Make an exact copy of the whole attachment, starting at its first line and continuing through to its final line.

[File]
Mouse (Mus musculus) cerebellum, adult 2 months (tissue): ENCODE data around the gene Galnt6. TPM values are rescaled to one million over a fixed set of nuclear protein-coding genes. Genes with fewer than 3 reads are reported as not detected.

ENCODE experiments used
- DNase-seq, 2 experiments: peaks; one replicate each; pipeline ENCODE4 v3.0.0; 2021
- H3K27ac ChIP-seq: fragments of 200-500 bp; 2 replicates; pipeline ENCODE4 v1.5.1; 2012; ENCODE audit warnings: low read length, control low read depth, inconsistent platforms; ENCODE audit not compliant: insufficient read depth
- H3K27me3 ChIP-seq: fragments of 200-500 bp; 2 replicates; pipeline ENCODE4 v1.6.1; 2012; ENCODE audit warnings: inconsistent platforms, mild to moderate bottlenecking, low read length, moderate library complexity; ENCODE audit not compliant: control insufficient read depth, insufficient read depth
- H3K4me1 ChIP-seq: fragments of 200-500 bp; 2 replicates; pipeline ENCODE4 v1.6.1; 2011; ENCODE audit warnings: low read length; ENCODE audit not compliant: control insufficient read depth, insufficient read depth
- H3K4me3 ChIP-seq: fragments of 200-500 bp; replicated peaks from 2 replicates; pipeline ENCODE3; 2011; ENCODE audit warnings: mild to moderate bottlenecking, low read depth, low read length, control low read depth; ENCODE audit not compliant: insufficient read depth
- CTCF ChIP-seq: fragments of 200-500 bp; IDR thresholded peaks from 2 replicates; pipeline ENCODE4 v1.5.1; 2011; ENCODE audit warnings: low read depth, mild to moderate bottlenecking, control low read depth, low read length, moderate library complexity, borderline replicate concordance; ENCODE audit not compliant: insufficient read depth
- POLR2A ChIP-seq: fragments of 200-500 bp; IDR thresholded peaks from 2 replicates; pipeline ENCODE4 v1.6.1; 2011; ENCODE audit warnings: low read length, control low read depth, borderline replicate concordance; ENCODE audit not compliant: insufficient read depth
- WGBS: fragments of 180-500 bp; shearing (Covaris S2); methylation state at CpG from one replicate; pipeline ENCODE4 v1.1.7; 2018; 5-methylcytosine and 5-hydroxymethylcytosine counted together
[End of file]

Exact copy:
Mouse (Mus musculus) cerebellum, adult 2 months (tissue): ENCODE data around the gene Galnt6. TPM values are rescaled to one million over a fixed set of nuclear protein-coding genes. Genes with fewer than 3 reads are reported as not detected.

ENCODE experiments used
- DNase-seq, 2 experiments: peaks; one replicate each; pipeline ENCODE4 v3.0.0; 2021
- H3K27ac ChIP-seq: fragments of 200-500 bp; 2 replicates; pipeline ENCODE4 v1.5.1; 2012; ENCODE audit warnings: low read length, control low read depth, inconsistent platforms; ENCODE audit not compliant: insufficient read depth
- H3K27me3 ChIP-seq: fragments of 200-500 bp; 2 replicates; pipeline ENCODE4 v1.6.1; 2012; ENCODE audit warnings: inconsistent platforms, mild to moderate bottlenecking, low read length, moderate library complexity; ENCODE audit not compliant: control insufficient read depth, insufficient read depth
- H3K4me1 ChIP-seq: fragments of 200-500 bp; 2 replicates; pipeline ENCODE4 v1.6.1; 2011; ENCODE audit warnings: low read length; ENCODE audit not compliant: control insufficient read depth, insufficient read depth
- H3K4me3 ChIP-seq: fragments of 200-500 bp; replicated peaks from 2 replicates; pipeline ENCODE3; 2011; ENCODE audit warnings: mild to moderate bottlenecking, low read depth, low read length, control low read depth; ENCODE audit not compliant: insufficient read depth
- CTCF ChIP-seq: fragments of 200-500 bp; IDR thresholded peaks from 2 replicates; pipeline ENCODE4 v1.5.1; 2011; ENCODE audit warnings: low read depth, mild to moderate bottlenecking, control low read depth, low read length, moderate library complexity, borderline replicate concordance; ENCODE audit not compliant: insufficient read depth
- POLR2A ChIP-seq: fragments of 200-500 bp; IDR thresholded peaks from 2 replicates; pipeline ENCODE4 v1.6.1; 2011; ENCODE audit warnings: low read length, control low read depth, borderline replicate concordance; ENCODE audit not compliant: insufficient read depth
- WGBS: fragments of 180-500 bp; shearing (Covaris S2); methylation state at CpG from one replicate; pipeline ENCODE4 v1.1.7; 2018; 5-methylcytosine and 5-hydroxymethylcytosine counted together